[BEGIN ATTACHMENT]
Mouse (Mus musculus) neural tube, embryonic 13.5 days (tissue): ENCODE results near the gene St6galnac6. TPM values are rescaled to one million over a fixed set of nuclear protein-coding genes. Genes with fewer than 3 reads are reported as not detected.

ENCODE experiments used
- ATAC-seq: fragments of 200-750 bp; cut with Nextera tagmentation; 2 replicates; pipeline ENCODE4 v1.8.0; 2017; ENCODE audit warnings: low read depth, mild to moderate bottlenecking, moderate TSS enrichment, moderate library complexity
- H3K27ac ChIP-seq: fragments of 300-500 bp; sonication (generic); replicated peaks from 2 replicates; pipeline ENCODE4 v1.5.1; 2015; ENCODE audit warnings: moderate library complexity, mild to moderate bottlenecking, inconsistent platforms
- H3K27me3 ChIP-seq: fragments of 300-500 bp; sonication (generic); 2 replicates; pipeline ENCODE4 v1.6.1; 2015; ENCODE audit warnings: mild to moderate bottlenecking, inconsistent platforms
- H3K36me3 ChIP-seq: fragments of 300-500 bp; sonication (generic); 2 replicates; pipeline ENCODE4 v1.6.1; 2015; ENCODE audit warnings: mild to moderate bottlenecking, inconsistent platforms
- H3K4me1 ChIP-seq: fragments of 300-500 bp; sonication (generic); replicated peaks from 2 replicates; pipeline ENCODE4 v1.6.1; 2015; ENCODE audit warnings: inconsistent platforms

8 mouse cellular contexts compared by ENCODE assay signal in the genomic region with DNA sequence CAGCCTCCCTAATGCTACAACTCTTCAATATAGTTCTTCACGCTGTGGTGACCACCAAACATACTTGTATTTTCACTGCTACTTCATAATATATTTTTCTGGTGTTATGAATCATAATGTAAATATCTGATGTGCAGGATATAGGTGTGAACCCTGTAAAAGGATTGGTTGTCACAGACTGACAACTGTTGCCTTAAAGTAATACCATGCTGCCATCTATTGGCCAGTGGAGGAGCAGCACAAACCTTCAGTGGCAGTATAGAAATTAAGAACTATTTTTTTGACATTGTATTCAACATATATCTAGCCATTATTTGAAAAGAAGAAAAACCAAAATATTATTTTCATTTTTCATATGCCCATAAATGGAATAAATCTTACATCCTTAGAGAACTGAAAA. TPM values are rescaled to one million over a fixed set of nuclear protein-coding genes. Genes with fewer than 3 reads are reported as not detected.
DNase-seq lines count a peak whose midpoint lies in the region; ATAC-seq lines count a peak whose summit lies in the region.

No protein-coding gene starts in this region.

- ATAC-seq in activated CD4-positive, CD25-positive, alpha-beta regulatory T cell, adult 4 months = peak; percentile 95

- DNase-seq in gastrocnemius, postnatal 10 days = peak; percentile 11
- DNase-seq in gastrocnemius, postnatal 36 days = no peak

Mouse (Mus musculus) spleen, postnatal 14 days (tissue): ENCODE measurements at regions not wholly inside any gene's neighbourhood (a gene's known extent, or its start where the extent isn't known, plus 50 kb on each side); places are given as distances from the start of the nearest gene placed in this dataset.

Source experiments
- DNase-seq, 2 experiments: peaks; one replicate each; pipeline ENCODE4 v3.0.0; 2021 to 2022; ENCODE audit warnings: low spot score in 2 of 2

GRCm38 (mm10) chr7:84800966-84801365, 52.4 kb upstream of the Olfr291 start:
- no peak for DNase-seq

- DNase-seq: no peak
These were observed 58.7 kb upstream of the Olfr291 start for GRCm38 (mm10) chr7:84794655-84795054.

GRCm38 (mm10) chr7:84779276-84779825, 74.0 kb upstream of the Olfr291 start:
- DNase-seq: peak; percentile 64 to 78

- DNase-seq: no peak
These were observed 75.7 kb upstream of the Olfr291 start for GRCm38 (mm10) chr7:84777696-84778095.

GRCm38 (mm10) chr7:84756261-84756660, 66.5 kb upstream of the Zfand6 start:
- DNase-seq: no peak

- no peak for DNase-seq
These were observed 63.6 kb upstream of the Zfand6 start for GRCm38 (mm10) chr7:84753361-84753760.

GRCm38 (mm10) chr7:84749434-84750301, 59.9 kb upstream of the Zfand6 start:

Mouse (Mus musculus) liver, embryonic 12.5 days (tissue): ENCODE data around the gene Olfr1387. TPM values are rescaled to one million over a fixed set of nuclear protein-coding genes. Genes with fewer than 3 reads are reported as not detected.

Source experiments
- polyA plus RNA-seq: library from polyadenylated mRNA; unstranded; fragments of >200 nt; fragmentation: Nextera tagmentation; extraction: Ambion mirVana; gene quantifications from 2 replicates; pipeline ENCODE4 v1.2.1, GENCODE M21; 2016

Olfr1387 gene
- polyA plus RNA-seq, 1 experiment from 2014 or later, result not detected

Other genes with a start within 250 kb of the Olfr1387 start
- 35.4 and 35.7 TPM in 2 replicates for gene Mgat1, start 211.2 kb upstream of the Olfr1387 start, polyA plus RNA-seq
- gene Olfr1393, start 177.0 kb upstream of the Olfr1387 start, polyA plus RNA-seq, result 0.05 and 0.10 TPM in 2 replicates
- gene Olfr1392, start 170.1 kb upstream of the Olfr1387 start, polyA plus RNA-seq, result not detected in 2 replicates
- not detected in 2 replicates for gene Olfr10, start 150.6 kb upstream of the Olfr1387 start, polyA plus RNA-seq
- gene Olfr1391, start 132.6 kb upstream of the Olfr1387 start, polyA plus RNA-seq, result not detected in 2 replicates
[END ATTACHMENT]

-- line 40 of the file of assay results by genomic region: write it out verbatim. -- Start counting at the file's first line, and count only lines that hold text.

- gene Olfr1391, start 132.6 kb upstream of the Olfr1387 start, polyA plus RNA-seq, result not detected in 2 replicates